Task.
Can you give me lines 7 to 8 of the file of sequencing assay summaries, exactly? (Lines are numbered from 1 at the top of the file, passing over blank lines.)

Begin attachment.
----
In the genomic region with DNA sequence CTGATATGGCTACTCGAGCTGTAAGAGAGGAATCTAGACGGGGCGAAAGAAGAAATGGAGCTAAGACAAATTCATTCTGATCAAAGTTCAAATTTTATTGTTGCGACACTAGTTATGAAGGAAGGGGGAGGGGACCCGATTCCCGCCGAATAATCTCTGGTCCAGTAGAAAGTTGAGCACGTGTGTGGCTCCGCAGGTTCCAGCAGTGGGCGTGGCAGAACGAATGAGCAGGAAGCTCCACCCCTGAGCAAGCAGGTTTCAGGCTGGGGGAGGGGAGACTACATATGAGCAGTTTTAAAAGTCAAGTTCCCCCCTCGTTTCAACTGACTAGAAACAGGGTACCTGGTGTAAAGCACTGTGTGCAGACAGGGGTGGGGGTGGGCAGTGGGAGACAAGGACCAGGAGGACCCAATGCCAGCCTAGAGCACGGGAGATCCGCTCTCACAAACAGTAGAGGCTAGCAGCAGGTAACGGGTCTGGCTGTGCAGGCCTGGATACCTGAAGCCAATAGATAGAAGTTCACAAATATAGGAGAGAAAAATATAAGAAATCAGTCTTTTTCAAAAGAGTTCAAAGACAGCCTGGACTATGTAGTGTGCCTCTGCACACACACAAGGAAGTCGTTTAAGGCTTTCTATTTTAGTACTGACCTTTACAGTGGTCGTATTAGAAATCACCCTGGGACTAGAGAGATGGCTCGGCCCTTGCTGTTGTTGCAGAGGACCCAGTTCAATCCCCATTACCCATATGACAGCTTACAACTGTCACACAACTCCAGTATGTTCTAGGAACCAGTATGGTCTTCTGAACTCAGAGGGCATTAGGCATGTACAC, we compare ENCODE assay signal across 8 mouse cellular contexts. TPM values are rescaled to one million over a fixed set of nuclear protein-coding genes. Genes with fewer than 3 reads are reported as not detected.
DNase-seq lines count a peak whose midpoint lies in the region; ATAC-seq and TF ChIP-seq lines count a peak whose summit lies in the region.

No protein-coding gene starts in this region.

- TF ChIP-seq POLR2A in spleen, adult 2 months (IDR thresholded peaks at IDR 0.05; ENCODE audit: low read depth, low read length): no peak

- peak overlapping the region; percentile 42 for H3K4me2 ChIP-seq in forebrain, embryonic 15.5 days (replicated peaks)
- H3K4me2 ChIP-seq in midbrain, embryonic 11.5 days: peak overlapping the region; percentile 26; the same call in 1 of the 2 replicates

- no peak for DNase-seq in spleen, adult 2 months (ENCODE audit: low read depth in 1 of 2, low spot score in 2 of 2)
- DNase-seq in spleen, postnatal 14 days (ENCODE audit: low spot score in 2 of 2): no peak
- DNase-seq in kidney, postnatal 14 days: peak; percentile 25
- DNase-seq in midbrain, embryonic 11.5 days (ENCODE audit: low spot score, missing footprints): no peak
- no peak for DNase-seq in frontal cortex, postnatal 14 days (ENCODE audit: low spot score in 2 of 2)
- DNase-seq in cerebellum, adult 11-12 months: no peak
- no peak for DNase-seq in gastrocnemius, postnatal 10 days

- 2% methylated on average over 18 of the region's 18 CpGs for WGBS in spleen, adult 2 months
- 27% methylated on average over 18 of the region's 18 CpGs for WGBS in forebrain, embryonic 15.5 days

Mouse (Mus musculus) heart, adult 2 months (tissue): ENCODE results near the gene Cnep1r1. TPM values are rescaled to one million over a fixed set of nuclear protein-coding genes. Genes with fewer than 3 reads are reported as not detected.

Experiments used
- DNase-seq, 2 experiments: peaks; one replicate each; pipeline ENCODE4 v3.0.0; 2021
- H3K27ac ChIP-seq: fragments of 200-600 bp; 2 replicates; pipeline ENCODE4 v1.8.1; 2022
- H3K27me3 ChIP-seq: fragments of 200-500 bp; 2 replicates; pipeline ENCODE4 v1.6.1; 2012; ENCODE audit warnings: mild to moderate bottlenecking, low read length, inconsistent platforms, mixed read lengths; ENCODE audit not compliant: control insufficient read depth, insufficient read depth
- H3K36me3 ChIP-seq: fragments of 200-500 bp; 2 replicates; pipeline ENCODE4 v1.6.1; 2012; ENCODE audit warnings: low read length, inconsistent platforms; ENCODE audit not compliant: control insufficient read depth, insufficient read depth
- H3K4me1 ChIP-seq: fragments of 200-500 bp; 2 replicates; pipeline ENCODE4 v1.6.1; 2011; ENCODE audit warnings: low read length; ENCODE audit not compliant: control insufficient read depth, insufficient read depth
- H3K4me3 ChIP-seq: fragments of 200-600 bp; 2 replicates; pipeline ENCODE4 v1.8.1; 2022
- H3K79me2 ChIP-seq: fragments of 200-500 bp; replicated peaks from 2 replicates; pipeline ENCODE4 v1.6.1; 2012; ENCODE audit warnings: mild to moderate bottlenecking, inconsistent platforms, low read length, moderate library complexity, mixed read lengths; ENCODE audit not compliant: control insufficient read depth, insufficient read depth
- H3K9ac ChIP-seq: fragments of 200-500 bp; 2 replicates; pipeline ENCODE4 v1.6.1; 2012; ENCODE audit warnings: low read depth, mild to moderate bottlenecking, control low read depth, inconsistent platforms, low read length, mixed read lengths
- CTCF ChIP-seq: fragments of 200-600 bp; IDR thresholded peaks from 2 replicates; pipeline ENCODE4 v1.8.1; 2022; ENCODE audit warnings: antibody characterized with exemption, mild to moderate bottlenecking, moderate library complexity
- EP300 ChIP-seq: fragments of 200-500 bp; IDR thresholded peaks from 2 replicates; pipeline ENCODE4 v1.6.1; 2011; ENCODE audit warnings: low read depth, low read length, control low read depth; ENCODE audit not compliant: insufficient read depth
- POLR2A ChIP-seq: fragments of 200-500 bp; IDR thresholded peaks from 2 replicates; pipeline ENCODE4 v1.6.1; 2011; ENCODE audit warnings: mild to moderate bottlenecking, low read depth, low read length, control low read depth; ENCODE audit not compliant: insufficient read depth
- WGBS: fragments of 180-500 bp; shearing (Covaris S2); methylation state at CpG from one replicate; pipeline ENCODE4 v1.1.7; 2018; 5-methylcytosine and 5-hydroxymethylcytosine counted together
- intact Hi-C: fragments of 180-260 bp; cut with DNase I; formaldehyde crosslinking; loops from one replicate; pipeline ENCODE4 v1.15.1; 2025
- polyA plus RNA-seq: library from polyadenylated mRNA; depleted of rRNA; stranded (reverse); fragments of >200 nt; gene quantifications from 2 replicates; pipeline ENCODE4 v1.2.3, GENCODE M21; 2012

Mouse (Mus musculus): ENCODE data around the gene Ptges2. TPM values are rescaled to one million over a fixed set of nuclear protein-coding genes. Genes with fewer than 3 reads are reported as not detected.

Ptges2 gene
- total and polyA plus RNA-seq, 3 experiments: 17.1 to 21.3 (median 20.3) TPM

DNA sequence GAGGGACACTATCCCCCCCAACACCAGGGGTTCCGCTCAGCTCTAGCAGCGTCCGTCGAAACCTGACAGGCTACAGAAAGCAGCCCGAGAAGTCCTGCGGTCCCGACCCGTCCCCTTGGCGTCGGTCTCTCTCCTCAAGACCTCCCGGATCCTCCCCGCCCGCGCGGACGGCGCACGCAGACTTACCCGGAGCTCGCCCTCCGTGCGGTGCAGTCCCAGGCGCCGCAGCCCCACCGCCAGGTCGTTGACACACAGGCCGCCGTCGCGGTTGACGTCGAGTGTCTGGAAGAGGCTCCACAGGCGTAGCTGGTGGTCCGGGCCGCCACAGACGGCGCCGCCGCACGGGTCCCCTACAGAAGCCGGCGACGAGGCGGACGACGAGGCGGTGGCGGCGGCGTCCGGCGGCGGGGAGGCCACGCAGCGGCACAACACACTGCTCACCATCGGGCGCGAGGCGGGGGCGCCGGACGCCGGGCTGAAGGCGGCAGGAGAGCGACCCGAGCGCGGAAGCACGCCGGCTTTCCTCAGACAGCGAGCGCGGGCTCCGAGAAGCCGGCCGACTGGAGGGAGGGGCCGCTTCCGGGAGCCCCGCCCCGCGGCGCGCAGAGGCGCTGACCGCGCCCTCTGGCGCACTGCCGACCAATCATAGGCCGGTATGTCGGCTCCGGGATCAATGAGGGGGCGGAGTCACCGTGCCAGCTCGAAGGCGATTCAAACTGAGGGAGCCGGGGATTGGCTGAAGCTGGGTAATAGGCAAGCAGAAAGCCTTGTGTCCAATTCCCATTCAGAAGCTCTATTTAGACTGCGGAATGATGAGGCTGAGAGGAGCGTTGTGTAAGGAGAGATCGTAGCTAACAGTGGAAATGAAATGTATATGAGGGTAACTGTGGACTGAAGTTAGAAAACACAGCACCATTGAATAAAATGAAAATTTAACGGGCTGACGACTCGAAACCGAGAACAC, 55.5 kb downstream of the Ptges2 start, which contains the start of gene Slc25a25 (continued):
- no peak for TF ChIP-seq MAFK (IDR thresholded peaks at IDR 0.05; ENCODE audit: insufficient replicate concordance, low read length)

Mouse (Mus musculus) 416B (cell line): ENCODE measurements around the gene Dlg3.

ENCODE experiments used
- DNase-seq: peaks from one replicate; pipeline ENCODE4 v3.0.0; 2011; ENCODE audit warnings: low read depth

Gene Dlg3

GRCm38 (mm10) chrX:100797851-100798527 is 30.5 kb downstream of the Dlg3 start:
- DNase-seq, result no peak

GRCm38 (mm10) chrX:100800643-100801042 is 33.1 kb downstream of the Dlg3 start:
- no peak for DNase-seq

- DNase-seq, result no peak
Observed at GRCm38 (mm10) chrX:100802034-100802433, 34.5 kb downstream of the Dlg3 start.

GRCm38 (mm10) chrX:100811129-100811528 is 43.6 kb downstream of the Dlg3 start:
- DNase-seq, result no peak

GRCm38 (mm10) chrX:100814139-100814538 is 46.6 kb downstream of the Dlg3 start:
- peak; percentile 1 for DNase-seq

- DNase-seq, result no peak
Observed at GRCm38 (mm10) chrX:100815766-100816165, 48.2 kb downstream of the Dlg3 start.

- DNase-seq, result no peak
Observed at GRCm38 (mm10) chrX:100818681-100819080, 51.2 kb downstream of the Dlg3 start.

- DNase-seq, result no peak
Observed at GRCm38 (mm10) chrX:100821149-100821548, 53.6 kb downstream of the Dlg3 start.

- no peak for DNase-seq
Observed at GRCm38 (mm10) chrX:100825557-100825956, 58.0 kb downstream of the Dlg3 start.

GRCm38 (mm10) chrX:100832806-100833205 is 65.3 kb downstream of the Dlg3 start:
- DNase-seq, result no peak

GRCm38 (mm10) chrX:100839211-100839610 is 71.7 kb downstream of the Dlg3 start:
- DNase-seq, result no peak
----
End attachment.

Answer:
- no peak for DNase-seq in spleen, adult 2 months (ENCODE audit: low read depth in 1 of 2, low spot score in 2 of 2)
- DNase-seq in spleen, postnatal 14 days (ENCODE audit: low spot score in 2 of 2): no peak